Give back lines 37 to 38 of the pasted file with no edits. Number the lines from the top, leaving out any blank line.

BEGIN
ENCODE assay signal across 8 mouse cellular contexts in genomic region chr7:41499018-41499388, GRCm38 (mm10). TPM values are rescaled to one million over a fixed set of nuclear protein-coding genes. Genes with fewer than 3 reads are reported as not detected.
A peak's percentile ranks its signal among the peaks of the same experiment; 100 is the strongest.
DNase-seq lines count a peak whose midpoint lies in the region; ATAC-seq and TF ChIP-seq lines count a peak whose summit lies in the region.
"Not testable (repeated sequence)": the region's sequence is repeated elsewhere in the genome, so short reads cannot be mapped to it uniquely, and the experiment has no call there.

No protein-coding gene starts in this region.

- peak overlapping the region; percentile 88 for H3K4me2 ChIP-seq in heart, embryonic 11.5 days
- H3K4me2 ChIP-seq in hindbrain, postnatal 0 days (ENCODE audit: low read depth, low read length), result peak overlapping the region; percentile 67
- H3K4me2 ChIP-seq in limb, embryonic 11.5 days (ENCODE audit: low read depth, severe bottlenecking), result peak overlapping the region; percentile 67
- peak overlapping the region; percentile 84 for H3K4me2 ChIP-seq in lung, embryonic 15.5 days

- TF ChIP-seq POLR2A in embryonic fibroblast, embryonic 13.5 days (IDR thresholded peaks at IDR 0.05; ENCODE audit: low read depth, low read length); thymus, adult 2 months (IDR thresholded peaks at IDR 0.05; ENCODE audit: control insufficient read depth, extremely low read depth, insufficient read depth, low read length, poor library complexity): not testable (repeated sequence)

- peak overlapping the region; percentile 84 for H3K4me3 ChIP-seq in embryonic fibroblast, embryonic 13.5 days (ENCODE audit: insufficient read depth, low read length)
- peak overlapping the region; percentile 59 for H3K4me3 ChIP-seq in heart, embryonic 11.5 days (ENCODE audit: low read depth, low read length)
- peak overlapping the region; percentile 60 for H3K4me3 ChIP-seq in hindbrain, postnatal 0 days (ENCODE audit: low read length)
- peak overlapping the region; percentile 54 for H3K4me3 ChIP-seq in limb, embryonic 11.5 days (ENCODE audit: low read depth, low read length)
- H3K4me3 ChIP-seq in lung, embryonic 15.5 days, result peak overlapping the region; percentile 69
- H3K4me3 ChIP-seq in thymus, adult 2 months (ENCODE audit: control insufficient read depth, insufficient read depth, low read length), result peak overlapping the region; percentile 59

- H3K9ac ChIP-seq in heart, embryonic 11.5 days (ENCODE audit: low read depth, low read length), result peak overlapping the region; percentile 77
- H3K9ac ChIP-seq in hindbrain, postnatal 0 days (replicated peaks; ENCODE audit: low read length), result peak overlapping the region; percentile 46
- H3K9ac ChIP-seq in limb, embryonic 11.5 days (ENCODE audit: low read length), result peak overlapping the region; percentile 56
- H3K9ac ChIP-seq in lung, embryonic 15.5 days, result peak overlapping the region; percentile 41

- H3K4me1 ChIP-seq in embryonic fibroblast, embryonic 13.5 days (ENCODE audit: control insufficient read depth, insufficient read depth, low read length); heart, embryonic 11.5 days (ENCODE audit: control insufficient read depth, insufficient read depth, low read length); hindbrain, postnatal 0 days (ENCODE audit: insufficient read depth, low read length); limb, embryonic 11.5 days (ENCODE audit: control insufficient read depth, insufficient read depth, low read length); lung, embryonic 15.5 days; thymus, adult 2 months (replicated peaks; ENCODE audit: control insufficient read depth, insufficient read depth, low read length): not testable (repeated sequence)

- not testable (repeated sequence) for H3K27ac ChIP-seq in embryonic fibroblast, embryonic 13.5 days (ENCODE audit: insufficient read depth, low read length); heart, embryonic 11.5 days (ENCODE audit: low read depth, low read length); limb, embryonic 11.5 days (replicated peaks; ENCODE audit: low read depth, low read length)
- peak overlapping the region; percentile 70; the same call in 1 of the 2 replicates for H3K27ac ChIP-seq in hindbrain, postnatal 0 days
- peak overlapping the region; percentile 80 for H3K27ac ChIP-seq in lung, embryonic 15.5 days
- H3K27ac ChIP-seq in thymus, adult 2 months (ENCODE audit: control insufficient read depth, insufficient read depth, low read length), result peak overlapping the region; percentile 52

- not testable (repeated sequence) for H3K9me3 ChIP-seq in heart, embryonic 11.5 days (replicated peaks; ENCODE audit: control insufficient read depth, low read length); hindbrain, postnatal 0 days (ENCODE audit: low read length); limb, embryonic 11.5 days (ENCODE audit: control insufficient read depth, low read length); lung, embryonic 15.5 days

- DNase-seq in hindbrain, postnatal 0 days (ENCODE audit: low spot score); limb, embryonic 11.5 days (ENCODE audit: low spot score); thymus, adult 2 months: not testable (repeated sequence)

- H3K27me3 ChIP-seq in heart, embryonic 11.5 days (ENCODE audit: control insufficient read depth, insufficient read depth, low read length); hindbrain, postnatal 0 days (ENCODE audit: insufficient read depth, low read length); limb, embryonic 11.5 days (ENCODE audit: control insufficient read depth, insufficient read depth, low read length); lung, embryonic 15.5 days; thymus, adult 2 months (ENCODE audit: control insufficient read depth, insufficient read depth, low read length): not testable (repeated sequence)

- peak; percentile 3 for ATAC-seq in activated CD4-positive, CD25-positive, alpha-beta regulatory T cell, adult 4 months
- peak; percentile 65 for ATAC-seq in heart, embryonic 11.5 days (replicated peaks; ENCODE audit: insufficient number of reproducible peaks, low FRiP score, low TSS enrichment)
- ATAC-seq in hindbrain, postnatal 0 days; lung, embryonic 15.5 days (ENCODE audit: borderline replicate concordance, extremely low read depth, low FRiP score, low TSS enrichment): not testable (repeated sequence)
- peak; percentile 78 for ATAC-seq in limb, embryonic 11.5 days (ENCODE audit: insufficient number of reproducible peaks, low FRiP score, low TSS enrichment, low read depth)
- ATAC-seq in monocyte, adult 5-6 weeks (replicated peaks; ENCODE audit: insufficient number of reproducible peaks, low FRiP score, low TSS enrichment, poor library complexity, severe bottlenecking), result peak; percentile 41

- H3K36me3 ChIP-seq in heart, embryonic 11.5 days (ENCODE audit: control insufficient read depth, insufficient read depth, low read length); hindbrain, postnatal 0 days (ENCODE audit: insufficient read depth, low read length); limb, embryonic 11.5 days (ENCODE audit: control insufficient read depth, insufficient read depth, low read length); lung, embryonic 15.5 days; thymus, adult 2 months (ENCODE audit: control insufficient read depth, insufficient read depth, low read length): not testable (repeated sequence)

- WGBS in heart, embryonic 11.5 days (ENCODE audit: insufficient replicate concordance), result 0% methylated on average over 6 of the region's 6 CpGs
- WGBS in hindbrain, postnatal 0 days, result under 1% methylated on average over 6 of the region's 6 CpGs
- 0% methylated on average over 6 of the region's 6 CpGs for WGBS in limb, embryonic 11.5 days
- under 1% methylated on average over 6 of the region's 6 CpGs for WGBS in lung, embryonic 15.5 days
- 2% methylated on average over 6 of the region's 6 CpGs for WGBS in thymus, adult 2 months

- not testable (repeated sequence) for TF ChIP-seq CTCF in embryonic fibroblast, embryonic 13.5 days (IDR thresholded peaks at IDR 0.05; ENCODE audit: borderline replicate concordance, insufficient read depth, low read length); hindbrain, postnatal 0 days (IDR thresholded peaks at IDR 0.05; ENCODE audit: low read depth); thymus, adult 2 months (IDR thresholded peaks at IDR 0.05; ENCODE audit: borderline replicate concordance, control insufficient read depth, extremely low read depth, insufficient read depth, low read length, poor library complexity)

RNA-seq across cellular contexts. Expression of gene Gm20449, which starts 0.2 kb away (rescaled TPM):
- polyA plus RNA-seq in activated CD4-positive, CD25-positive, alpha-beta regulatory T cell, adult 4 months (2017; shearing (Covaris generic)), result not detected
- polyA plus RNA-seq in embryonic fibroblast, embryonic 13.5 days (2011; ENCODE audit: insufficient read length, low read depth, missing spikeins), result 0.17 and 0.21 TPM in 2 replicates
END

- 0% methylated on average over 6 of the region's 6 CpGs for WGBS in limb, embryonic 11.5 days
- under 1% methylated on average over 6 of the region's 6 CpGs for WGBS in lung, embryonic 15.5 days